Redevelopment plan calls for replacing 364 condos with 1,600+ housing units plus commercial
By Deborah Goonan, Independent American Communities
Sometimes real estate news is presented in very misleading ways.
For example, the headline of a news release for Huntington Club Condo Association (link posted below) tells only part of the story about the decision of 87% of unit owners to terminate their vintage condo association.
Important details of that article reveal that a smaller group of condo owners began discussing a termination and redevelopment nearly a decade ago.
Huntington Club is marketed as an affordable community, with low purchase prices and modest rents by Washginton DC metro standards.
Like most mature affordable condominium projects, over the years, the vast majority of “homeowners” are investors or landlords who are merely looking to sell their units to cash in on Virginia’s mixed-use transit-oriented development craze.
Over several years, a small group of corporate real estate investors gradually increased to a majority of investor-acquired units, with a long term goal of redevelopment. After a decade, investors finally own a supermajority of the housing complex, giving them the votes needed to move forward with ending the condo association.
The group has since chosen a developer to make their redevelopment plan a reality.
The planned increase in density is breathtaking – the number of housing units could increase by more than 300% – from 364 “piggyback” condo units to more than 1,600 housing units, a mixture of condos, apartments, and townhomes. The mixed use community might take more than a decade to build, and will include office and retail space, possibly even a hotel.
It’s safe to assume that several Huntington Club investors plan to generate some serious profit.
The lesson for housing consumers is this: if you buy into an older association with aging infrastructure, in a location with high land values, do not expect your condo unit to be your long-term home.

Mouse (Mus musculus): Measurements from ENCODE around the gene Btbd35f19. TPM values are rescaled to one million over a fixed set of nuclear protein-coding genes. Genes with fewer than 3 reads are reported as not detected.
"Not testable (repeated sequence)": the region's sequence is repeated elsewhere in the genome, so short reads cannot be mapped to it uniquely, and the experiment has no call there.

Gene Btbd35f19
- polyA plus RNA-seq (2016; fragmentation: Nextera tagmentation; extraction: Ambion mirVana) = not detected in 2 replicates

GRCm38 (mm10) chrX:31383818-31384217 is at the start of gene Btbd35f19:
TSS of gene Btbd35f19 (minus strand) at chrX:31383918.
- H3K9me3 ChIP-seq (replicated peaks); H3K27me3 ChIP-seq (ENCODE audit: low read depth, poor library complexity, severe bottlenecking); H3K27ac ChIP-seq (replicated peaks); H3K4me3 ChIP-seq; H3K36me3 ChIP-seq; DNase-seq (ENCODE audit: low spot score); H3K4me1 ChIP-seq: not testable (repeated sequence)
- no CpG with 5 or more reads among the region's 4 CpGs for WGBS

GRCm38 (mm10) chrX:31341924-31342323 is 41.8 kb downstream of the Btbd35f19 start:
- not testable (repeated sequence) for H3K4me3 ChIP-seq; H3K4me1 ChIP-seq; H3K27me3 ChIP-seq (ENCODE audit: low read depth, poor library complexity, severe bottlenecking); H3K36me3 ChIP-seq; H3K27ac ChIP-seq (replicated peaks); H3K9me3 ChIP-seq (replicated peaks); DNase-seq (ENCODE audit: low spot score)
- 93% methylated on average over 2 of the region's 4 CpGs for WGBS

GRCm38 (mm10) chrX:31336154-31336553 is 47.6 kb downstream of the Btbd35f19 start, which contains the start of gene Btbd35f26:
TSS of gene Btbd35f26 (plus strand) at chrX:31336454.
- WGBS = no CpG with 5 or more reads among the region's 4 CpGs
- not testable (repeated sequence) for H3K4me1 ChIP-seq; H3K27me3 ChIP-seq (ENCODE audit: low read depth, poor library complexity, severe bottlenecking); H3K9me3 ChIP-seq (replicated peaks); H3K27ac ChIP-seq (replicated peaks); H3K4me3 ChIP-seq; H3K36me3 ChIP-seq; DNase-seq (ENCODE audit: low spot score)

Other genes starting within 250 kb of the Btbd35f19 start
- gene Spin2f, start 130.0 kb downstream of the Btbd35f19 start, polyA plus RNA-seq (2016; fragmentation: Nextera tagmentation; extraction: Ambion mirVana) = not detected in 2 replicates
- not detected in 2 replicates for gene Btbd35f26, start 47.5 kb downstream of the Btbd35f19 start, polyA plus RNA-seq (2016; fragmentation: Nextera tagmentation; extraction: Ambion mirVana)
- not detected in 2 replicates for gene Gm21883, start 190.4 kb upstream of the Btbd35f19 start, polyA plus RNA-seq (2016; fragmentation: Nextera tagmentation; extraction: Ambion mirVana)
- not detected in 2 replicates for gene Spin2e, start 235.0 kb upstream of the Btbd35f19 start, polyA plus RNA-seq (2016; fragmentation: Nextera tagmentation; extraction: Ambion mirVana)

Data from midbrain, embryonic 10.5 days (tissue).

If investors outnumber owner-occupants and set their sights on your condominium association, they will patiently wait several years until the time is right for them to force you out. Then after cashing out, developers and co-investors can start all over and rebuild an entirely new neighborhood, with homes you probably cannot afford.
And, in this particular case, the end result will be thousands of people living on top of one another, increased traffic in and out of the neighborhood, more noise, greater potential for conflict between residential and commercial residents. But all of this is glossed over because, while the investors and developers will reap millions in profits, Fairfax County gains an ever larger tax base.
In other words, financial and political stakeholders win at the expense of taxpaying housing consumers.
Condo Association Votes to Terminate Itself for Redevelopment
Alexandria’s Huntington Club Condominium Association Approves IDI Group’s Redevelopment Plan in Overwhelming Vote
By Cameron Carey, Patch Poster | Nov 9, 2017 2:38 pm ET
Alexandria, Va. – More than 87 percent of the unit owners comprising the Huntington Club Condominium Unit Owners’ Association have voted to terminate their condominium in favor of a new transit-oriented development on their 19-acre site next to Huntington Metrorail Station in Alexandria, Va. Currently a community of 364 garden-style and piggyback condominiums, the Fairfax County community has selected The IDI Group Companies of Arlington, Va. to lead its redevelopment into a mixed-use community with approximately 1,000 condominiums, 500 apartments, 65 townhomes and more than 500,000 square feet of office and retail space. This is the first instance in the country in which a condominium association has voted to terminate itself for the purpose of redevelopment, a motion that passed with 87.7% of the vote.